For Janhvi Kapoor, putting food on her hair and face isn’t new—she’s been doing it since her childhood, through recipes passed down from her mother, the late Indian icon, Sridevi. “I put a lot of food in my hair—eggs, beer, and methi,” she said about the secret behind her voluminous strands.
But if eggs and beer aren’t your cup of tea, her hair oil recipe is definitely one to cop. “[Mom] would make our hair oil at home with dried flowers and amla, and she’d make sure she gave me and Khushi an oil massage every three days,” said Kapoor about the age-old recipe she still follows. Amla, an antioxidant and rich Vitamin-C choice is the perfect addition to your hair oil, especially if you’re looking for stronger hair and a cleaner scalp.
In fact, amla isn’t just a great addition to your hair oil tradition. All those antioxidants and the melanin inhibiting Vitamin C make it a great skincare remedy too, especially for those who have dull skin in need of a boost, or acne-prone skin. It also increases the elasticity of the skin, reducing visible fine lines in the process. Is it already a part of your daily diet in your smoothies and morning elixirs? Here’s how you can bring it out of your kitchen and move it to the vanity as well.
How to use amla in your hair and skin DIY recipes
1. A hair growth-inducing oil
Warm up some almond oil in a bowl, and add fresh amla juice to the mix. Use your fingertips to massage this into the scalp, using a circular motion to allow the scalp to absorb it best. Almonds are chock-full of Vitamin H, which synthesises biotin, an important building block of strong hair. Amla juice is able to penetrate the hair follicles, making hair shinier, softer and more voluminous when you wash it off.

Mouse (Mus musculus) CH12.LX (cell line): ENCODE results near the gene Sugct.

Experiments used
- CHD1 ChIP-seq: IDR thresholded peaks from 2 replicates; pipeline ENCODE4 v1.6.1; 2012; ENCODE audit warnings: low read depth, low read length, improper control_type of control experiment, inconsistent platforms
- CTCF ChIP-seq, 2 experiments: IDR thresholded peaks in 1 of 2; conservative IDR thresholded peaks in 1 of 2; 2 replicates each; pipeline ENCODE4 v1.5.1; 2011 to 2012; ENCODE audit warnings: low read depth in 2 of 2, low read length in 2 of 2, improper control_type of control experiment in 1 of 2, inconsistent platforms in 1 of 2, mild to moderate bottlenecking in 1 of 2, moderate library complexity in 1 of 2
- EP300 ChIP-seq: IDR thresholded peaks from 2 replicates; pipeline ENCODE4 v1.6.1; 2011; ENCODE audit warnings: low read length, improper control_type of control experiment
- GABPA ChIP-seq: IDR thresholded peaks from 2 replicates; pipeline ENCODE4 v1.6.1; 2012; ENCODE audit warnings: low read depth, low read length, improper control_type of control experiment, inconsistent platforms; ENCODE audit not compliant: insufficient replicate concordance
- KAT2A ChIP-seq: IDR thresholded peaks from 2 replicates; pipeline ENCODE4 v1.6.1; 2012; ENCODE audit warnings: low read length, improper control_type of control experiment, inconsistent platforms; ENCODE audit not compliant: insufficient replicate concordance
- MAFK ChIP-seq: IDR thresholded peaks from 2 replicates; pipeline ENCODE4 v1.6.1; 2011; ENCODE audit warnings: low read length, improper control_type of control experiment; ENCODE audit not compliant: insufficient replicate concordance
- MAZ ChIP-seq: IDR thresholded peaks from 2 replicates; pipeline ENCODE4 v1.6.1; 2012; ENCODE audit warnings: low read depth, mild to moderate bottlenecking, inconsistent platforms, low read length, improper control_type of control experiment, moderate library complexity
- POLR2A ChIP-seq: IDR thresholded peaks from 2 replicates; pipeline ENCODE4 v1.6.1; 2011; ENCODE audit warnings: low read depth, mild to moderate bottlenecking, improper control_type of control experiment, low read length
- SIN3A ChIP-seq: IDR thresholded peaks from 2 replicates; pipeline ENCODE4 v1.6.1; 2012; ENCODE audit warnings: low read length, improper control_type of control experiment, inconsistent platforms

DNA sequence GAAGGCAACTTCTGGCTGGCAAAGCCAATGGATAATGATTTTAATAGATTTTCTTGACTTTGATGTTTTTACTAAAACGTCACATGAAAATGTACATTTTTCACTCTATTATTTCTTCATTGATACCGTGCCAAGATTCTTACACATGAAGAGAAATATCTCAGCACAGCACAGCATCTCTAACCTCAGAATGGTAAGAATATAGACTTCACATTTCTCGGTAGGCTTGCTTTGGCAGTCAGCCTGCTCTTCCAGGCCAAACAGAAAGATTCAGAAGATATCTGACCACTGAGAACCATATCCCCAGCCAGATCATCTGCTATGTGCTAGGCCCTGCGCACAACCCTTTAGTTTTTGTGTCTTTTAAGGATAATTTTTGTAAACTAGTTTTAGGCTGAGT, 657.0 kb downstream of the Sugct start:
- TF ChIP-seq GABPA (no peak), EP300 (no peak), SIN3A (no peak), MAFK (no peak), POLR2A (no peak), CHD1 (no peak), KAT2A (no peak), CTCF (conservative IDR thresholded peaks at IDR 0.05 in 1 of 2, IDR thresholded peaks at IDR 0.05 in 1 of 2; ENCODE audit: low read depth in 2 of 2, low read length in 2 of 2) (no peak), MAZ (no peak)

2. A brightening paste for acne-prone skin
If you’re struggling with acne, or the dark marks that come from it, mix amla juice, honey and turmeric together to create a soft paste. Amla is rich in Vitamin C, so it lightens dark spots and brightens skin overall. Honey is an antioxidant that reduces inflammation, so it calms redness and irritation from a just-popped zit, and curcumin, the active ingredient in turmeric, fights the tyrosinase enzyme that is responsible for creating dark spots due to hyperpigmentation.
3. A cleansing mask for a flaky scalp
Amla’s rich Vitamin C content also makes it a great hair ingredient, as it repairs the wear and tear of the strands, while its minerals and phytonutrients strengthen hair follicles. When mixed with yoghurt, it can exfoliate the scalp too. The lactic acid present sloughs off all the dead skin cells on the surface, and if you add crushed neem leaves, can reduce dandruff due to its antimicrobial and antiseptic nature.
4. A glow-boosting face mask for dull skin
If your skin is looking dull, and you’re looking for overall brightening, look no further than amla and tomatoes. The latter helps to shrink pores, and the lycopene and beta-carotene in tomato seeds eradicate free radicals so collagen production is boosted. When vitamin C is used, it inhibits melanin production when there is excess (like a dark spot or uneven skin tone,) and accelerates collagen production too. The end result? Soft, clear and bouncy skin.
5. A rinse for combination hair
If your scalp is oily and your ends are drying out, using traditional shampoos with sulphates and chemicals can leave it out of whack. Instead, use amla and apple cider vinegar as a rinse, mixing the two together and letting it sit in the hair for five minutes before you wash it out. Apple cider vinegar is able to correct the pH, letting the cuticles lay flat and shinier over each other, while amla is able to pull moisture to the hair while ensuring that the scalp is cleansed of any buildup.